WASHINGTON, D.C. – Today, on the five-year anniversary of the Bluffton motorcoach accident, U.S. Sen. Sherrod Brown (D-OH) called for honoring the crash victims by passing bipartisan, comprehensive tour bus safety legislation. Brown’s bill, Motorcoach Enhanced Safety Act, is aimed at reducing the number of tour bus crashes and related fatalities and injuries. Included in the Senate Transportation Jobs bill, which is being debated on the Senate floor over the coming weeks, the legislation would increase and expand safety requirements for motorcoach drivers and companies. Brown first introduced the legislation—which was passed unanimously by a key Senate panel last year—following a 2007 crash of a tour bus carrying 33 Bluffton University baseball players that claimed seven lives.
“Five years ago today, seven members of the Bluffton community were killed by a deadly bus crash. Today, we pause to remember the students and others who were lost in that horrific accident,” Brown said. “But sadly enough, five years later, critical tour bus safety standards have still not been enacted. How many more deaths—in Ohio, Texas, New York, New Jersey and across the country—do we have to witness? The sense of urgency remains just as clear five years later.
“Today is a painful reminder that safety improvements for tour bus operations are long overdue,” Brown added. “The number of serious accidents and tragic deaths will only grow if we do not take action.”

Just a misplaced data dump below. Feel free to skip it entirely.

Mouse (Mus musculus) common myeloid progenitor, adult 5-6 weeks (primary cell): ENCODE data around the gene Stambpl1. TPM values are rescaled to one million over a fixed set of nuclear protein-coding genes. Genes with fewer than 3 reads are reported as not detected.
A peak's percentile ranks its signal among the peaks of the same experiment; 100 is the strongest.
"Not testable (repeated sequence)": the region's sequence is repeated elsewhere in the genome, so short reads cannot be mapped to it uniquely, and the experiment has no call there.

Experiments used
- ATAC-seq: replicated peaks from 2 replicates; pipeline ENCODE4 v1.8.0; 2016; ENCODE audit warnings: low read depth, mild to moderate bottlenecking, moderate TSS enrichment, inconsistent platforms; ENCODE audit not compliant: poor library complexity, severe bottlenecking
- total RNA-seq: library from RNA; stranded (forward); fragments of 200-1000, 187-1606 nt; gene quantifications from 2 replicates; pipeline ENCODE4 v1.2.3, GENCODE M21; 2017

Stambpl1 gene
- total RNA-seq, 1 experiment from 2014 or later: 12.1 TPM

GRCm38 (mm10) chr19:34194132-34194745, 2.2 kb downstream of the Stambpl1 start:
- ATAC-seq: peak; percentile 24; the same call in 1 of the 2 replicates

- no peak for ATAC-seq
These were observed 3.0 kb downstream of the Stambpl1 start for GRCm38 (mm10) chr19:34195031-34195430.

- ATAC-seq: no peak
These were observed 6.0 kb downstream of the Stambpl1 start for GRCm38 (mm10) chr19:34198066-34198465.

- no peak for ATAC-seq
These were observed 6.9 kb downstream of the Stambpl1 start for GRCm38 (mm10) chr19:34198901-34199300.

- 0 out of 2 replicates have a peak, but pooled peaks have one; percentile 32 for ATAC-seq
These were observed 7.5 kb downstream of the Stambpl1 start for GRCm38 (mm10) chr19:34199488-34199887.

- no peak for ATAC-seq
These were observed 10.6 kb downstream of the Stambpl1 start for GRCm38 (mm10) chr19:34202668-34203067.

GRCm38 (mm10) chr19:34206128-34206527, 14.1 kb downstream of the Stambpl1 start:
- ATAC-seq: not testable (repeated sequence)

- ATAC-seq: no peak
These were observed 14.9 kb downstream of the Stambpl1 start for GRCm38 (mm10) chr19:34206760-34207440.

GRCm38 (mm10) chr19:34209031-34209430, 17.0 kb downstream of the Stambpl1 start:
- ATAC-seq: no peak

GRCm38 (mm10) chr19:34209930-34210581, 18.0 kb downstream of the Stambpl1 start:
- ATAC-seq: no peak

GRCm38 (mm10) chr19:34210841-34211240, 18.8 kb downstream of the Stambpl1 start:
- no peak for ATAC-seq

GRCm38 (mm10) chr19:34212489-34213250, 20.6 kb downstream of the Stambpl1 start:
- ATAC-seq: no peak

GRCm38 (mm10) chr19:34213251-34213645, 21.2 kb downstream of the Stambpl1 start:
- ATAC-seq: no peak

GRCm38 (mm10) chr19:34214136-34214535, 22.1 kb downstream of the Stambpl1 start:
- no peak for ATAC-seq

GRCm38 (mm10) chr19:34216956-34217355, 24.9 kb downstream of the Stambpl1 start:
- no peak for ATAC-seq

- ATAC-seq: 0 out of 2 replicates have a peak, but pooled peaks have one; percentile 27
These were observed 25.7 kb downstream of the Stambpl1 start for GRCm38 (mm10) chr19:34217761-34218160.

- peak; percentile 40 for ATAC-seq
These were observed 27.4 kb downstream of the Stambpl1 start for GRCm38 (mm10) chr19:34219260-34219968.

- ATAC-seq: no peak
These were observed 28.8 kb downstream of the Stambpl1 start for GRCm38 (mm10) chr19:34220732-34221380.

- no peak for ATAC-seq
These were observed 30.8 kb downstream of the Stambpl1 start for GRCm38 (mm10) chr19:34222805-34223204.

Brown and Sen. Kay Bailey Hutchison (R-TX) have introduced the Motorcoach Enhanced Safety Act in the previous two Congresses. U.S. Congressman John Lewis (GA-5) has introduced a companion bill in the U.S. House of Representatives. Last Congress, the bill unanimously passed out of committee with broad bipartisan support but was held up on the floor by a single senator, never receiving a full Senate vote.
The Motorcoach Enhanced Safety Act is based on National Transportation Safety Board recommendations—some of which were first proposed in 1968. The bill would require:
- Safety belts and stronger seating systems to ensure occupants stay in their seats in a crash.
- Improved commercial driver training. Currently, no training is required by federal regulation.
- Anti-ejection glazing windows to prevent passengers from being easily thrown outside the motorcoach.
- Strong, crush-resistant roofs that can withstand rollovers.
- Improved protection against fires by reducing flammability of the motorcoach interior, and better training for operators in the case of fire.
- A National Commercial Motor Vehicle Medical Registry to ensure that only medically qualified examiners conduct physical examinations of drivers and a medical certificate process to ensure that all certificates are valid and no unqualified operator is allowed to drive.
- Strengthened motorcoach vehicle safety inspections including roadside inspections, safety audits, and state and motor carrier programs for identifying vehicle defects.
- Electronic On-Board Recorders (EOBRs) with real-time capabilities to track precise vehicle location that cannot be tampered with by the driver.